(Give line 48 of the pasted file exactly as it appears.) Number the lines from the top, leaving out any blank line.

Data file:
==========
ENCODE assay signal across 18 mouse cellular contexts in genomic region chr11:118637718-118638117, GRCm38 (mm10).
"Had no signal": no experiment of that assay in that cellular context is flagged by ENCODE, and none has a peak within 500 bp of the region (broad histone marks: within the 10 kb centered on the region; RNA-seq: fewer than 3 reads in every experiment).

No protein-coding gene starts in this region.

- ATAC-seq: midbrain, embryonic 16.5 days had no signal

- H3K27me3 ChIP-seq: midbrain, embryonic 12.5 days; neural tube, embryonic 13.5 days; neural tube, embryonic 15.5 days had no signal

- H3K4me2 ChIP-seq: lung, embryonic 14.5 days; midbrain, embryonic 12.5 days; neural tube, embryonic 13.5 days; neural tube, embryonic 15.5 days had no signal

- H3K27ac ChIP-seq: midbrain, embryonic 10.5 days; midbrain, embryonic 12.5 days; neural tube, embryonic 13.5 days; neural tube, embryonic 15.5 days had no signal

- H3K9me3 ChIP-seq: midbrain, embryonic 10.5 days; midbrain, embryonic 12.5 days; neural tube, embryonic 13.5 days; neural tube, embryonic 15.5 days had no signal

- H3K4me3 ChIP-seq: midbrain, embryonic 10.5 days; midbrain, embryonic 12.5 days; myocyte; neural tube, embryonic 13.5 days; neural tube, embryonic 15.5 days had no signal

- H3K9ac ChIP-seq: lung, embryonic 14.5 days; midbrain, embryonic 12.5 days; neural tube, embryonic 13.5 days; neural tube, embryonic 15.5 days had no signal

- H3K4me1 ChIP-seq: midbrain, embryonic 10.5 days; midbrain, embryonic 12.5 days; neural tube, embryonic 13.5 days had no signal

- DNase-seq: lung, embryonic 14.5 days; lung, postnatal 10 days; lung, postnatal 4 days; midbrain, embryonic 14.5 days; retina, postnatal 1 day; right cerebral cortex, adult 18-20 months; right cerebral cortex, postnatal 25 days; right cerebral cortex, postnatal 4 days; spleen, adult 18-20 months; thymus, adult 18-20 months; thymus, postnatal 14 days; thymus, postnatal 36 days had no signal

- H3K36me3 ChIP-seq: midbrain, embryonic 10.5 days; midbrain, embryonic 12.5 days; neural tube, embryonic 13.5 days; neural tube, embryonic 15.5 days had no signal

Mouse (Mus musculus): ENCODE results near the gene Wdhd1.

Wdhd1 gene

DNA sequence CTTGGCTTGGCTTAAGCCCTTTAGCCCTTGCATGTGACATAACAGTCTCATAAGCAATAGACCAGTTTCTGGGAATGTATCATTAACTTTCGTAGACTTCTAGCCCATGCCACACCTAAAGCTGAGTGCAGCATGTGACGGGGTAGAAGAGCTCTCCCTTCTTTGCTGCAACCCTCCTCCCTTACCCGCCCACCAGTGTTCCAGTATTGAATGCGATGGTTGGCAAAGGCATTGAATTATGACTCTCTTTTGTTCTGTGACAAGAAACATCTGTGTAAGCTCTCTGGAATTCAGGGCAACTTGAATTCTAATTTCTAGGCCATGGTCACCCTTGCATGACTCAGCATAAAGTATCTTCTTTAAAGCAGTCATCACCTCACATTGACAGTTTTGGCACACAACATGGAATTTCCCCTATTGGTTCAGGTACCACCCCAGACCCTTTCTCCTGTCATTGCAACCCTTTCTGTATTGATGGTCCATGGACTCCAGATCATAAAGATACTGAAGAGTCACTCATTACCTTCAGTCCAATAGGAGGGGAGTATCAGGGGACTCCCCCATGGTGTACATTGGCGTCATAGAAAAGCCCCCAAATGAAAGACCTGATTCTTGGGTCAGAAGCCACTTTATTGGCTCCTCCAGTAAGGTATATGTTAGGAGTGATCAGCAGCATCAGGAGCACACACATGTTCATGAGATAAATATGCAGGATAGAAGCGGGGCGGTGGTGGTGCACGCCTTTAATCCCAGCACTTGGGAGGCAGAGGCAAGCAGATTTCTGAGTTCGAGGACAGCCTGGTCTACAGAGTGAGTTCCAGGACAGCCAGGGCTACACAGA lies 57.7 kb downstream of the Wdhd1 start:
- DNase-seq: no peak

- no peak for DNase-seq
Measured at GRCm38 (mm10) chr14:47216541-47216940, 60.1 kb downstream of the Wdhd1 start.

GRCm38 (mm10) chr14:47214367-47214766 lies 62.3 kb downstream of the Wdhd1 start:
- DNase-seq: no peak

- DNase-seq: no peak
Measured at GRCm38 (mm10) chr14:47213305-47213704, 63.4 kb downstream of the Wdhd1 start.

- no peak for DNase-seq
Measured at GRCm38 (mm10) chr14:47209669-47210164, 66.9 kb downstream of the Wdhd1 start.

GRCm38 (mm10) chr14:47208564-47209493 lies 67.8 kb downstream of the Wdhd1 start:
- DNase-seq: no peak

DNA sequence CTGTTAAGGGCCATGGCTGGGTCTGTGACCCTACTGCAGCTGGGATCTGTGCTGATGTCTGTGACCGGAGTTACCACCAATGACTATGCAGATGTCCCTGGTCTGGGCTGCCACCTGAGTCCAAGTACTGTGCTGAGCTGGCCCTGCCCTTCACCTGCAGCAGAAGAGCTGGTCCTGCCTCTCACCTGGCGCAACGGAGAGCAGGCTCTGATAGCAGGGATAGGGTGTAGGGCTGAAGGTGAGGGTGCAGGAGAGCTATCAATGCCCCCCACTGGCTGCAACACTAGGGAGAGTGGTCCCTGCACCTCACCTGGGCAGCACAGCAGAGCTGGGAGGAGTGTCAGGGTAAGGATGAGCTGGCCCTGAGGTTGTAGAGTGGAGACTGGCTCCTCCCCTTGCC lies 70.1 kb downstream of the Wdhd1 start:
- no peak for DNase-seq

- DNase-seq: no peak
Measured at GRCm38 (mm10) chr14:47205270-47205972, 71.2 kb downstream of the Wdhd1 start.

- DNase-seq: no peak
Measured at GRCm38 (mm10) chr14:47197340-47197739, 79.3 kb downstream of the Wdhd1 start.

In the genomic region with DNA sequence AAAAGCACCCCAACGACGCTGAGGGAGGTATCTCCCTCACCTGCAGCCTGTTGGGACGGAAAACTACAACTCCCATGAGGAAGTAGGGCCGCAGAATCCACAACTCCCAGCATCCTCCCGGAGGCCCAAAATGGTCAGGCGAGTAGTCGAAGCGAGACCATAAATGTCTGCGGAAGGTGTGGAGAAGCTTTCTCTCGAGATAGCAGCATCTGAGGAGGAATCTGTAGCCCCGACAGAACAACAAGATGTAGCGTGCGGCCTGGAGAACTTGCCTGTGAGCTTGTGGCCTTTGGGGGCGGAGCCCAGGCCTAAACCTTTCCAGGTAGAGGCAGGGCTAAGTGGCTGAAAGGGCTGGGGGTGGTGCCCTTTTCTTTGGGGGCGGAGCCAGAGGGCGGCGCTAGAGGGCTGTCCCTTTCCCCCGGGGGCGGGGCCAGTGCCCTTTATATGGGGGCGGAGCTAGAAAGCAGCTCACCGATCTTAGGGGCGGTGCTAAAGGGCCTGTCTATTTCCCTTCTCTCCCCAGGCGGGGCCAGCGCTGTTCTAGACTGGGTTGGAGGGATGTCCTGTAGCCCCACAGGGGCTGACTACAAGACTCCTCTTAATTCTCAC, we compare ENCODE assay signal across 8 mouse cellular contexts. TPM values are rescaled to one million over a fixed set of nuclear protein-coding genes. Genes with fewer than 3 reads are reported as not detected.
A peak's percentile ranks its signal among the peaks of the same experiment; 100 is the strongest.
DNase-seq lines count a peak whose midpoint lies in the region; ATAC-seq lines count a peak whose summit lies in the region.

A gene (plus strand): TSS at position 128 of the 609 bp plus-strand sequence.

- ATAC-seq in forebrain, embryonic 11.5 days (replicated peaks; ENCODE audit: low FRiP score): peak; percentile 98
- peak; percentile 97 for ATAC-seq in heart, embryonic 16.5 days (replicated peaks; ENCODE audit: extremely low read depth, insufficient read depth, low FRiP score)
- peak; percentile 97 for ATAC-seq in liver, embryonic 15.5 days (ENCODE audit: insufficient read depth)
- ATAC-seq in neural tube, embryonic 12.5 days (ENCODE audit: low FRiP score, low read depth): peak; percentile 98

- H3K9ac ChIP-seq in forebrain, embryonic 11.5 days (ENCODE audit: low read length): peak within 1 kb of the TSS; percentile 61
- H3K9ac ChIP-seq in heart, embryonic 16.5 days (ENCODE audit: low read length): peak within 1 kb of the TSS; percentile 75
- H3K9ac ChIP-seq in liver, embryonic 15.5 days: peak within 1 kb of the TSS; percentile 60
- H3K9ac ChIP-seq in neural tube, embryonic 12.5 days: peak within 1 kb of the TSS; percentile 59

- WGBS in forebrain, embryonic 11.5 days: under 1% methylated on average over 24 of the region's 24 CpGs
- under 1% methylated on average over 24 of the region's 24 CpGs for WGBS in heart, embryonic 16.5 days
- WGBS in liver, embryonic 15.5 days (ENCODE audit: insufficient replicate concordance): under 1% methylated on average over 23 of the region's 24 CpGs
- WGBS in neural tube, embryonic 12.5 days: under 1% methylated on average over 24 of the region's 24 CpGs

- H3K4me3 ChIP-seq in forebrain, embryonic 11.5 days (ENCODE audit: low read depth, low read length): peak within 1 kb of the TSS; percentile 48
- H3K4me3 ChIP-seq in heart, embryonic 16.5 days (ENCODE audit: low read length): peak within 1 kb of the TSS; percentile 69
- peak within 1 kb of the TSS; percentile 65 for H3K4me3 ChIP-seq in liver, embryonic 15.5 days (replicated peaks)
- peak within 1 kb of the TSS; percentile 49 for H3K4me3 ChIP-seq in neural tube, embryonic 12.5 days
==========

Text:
- WGBS in liver, embryonic 15.5 days (ENCODE audit: insufficient replicate concordance): under 1% methylated on average over 23 of the region's 24 CpGs